September 21, 2006
Laura's quote commentry on "The Murders in the Rue Mourge"
[Dupin]boasted to me, with a low chuckling laugh, that most men, in respect to him, wore windows in their bosoms, and was wont to follow up such assertions by direct and very startling proofs of his intimate knowledge of my own. His manner at these moments was frigid and abstract; his eyes were vacant in expression; while his voice, usually a rich tenor, rose into a treble which would have sounded petulantly but for the deliberateness and entiie distinctness of the enunciation. (Reu Mourge p.401)
The first sentence illustrates Dupin's self confidence in his own powers of observation and insight to other people's lives. The narator says Dupin "boasted... with a low laugh" that most people "wore windows in their bosoms." The narrator then relates Dupin's manner. With vivid descriptions such as "frigid and abstract" and how his voice "rose into a treble" it is clear how Dupin becomes excited when displaying his prowess though this is not explicitly stated. These specific descriptions of Dupin make his character come out of the words and into the imagiation.
Posted by lacaga at September 21, 2006 09:02 PM
I'm not sure if Dupin became excited whenever he talked about his ability to "see into" other people or if Poe was just referring to those moments when Dupin would use the narrator to display his talents. I found it very interesting that in the beginning of his explanation, Dupin was speaking with a "low chuckling laugh" and then would later develop into the frenzied excitment. This contrast really brings out the different sides of Dupin's personality.
Posted by: samlily at September 24, 2006 09:23 PM
Dupin claims that he can "see" into the intimate places that most people expect are hidden. The way he acts when he alleges this is cold;it is as if he is absent from himself. In this respect, it seems as if Poe is paralleling the way Dupin sees other people to the way the reader sees Dupin. The change in his expression and his voice gives the impression that Poe wanted Dupin to "leave" for a moment so that the reader could see into his true character, his self-confidence, and the mechanical demeanor he uses when solving mysteries.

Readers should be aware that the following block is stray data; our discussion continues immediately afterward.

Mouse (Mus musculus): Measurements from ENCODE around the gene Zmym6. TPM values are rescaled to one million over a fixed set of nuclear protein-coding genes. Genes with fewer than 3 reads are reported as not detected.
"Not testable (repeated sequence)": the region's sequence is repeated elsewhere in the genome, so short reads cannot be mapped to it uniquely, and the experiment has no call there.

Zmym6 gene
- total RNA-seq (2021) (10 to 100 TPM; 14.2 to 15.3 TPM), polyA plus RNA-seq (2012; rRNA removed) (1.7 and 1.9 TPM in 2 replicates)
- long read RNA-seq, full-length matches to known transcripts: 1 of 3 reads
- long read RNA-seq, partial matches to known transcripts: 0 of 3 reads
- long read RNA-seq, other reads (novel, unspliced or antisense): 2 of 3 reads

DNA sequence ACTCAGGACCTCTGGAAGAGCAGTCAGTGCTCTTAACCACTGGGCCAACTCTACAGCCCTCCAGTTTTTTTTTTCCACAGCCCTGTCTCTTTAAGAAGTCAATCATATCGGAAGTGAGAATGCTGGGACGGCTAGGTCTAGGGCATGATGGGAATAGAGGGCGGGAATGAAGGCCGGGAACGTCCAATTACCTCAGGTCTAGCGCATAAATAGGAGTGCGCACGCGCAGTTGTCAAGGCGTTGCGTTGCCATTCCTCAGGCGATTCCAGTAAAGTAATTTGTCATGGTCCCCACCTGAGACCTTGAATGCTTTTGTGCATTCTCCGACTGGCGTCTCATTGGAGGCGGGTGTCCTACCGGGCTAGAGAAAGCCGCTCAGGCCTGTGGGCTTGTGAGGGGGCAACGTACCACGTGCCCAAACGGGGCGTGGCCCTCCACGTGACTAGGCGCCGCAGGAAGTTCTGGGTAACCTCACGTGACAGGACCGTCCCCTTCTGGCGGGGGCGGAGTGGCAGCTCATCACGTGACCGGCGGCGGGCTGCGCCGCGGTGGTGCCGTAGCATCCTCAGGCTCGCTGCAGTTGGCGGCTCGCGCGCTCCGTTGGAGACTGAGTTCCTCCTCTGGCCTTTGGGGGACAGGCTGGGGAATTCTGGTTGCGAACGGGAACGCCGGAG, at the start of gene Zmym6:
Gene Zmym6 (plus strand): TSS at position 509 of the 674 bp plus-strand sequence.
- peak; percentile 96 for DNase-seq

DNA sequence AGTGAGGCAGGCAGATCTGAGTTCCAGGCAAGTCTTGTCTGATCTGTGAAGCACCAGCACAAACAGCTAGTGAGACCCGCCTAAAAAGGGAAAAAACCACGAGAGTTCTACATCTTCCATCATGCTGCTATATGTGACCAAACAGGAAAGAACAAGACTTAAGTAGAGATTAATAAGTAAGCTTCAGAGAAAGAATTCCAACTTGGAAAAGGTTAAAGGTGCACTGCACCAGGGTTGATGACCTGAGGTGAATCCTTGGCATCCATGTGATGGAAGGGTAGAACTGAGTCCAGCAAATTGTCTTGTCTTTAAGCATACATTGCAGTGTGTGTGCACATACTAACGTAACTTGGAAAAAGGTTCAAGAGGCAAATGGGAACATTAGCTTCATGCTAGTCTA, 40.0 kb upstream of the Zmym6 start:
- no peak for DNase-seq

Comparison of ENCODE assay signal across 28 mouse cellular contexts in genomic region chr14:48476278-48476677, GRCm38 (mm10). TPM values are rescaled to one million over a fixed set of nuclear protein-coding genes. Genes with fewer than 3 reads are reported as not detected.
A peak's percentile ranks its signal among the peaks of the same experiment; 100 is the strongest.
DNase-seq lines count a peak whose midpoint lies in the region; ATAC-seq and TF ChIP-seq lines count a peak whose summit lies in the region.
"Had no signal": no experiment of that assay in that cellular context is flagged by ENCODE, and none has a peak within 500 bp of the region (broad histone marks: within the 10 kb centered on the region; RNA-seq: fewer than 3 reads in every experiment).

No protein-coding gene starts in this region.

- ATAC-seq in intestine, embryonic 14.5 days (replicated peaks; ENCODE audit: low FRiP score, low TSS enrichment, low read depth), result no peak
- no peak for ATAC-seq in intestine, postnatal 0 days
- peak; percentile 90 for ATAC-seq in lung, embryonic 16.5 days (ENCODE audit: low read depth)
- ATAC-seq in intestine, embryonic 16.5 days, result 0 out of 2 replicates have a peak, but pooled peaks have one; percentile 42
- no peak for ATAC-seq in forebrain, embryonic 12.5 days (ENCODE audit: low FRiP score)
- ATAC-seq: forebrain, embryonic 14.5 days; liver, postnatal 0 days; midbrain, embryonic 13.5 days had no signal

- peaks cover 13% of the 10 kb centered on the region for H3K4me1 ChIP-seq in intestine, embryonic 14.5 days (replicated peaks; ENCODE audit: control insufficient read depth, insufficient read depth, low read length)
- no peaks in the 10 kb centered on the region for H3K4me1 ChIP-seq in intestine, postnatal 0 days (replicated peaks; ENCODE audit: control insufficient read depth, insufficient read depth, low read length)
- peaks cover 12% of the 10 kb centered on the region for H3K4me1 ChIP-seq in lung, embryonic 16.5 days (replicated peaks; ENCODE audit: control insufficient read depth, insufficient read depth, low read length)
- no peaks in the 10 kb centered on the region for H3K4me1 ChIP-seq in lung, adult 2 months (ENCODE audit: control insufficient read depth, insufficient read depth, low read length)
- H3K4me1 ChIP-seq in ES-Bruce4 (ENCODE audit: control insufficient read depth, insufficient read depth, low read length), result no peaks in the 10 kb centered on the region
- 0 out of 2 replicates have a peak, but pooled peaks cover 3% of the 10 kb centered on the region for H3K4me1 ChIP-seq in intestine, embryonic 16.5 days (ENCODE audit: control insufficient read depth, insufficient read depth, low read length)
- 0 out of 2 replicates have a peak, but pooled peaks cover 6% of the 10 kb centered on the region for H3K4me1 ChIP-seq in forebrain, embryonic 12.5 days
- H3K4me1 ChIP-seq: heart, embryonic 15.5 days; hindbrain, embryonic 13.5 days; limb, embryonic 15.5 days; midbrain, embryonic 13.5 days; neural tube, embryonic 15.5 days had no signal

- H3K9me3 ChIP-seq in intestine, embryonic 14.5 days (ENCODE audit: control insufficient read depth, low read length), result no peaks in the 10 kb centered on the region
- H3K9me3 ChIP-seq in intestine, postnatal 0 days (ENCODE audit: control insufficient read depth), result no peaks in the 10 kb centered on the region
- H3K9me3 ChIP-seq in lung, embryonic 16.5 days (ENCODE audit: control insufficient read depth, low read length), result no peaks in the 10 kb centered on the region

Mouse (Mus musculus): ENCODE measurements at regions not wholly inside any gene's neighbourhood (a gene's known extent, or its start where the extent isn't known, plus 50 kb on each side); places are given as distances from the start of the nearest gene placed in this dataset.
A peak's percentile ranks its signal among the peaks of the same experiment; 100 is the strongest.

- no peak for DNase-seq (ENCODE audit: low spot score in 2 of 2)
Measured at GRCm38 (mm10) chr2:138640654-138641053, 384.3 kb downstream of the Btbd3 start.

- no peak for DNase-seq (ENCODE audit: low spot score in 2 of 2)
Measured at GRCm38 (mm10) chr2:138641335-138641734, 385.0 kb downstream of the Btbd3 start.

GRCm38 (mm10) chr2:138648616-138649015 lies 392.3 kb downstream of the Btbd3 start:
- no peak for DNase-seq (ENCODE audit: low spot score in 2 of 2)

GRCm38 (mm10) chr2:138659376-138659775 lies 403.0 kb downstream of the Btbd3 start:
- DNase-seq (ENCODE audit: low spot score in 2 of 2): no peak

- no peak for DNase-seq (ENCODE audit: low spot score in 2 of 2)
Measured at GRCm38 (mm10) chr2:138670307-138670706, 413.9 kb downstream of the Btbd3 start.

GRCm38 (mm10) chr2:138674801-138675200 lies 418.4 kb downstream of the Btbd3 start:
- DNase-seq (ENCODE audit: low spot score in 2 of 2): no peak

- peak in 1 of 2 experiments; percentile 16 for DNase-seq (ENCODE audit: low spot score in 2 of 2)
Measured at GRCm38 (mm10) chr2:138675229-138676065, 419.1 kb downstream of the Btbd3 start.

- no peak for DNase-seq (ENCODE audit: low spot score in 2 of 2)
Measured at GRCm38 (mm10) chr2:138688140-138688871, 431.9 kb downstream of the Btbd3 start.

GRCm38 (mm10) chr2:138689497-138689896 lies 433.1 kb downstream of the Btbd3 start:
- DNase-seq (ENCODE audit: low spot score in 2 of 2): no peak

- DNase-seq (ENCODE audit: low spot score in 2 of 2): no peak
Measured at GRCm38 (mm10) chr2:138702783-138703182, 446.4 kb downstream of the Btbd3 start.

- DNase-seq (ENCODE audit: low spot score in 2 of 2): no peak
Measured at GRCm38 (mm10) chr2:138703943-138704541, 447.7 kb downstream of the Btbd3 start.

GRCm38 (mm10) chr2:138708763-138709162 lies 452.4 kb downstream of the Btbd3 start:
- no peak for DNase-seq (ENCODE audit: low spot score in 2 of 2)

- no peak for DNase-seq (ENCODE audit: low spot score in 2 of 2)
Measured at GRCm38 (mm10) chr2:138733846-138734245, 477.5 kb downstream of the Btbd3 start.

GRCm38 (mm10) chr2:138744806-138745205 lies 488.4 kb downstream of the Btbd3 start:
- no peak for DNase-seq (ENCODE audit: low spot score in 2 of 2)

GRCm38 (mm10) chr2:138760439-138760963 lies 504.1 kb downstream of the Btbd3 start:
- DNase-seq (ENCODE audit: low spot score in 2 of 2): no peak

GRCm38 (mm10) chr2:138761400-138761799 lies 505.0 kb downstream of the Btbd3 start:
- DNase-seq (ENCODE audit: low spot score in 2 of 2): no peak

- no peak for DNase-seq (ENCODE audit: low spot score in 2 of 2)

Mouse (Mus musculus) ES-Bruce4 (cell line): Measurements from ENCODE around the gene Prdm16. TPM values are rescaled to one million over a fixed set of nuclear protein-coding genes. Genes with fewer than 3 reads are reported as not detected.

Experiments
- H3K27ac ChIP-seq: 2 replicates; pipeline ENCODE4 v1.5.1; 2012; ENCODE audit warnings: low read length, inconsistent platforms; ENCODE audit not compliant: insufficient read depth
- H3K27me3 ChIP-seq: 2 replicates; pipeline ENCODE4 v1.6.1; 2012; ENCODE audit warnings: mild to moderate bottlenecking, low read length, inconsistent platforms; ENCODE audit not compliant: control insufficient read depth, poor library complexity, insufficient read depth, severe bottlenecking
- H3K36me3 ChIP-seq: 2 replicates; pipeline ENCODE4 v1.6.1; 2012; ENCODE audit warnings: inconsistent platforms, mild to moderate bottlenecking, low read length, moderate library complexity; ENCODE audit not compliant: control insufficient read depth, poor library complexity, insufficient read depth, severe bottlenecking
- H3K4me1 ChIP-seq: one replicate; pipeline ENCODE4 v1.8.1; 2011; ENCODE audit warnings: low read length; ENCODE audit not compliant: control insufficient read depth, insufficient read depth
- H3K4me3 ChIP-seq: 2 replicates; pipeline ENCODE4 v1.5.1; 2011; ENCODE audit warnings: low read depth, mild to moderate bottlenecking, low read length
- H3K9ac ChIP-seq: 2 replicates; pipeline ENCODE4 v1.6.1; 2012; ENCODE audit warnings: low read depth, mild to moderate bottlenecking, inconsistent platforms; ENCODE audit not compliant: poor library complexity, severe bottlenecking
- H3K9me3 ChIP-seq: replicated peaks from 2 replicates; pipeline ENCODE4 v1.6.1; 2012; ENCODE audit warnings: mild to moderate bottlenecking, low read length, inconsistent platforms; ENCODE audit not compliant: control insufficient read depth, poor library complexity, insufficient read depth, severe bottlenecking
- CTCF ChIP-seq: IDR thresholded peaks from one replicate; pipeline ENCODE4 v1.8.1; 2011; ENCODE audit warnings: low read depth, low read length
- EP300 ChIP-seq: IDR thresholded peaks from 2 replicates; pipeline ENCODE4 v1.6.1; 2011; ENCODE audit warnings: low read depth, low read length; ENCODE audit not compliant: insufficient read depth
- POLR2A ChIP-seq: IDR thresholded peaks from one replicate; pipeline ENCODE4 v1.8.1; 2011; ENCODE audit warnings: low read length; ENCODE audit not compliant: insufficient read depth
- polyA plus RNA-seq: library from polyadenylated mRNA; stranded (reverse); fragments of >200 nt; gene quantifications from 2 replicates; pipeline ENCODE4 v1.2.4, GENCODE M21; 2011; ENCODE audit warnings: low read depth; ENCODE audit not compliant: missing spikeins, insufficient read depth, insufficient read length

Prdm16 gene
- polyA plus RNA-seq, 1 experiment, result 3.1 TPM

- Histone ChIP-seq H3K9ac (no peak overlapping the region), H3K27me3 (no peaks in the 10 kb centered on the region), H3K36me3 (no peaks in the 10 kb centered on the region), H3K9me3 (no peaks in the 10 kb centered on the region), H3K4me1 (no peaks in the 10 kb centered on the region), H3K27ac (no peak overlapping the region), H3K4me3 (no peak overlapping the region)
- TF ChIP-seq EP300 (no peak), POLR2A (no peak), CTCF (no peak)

Posted by: romie at September 24, 2006 10:07 PM
I agree with you that this quote gives the reader a lot of information about Dupin's personality. His arrogance in his own ablities is depicted in the first line not only by "[Dupin] boasted to me with a low chuckling laugh," but also by saying that "most men wore windows in their bosoms" when compared to him. This shows that Dupin isn't modest and doesn't worry about seeming arrogant. The fact that Dupin would follow his assertions with "startling" examples of intimate knowledge of the author also goes to show that he enjoys admiration from others (or at the very least from the narrator). In addition I think that because of the vivid descriptions of "frigid and abstract" and "rose in treble" the reader's attention is drawn to Dupin's special knowledge and makes them seem important. This is true because it is clear that Dupin finds such knowledge important.
Posted by: monikade at September 24, 2006 10:13 PM
To me, the passage seems to suggest the intellectual pleasure that Dupin takes in this. He does not however abandon himself to this pleasure, but maintains his self-control, retaining the "abstract" character of his manner.
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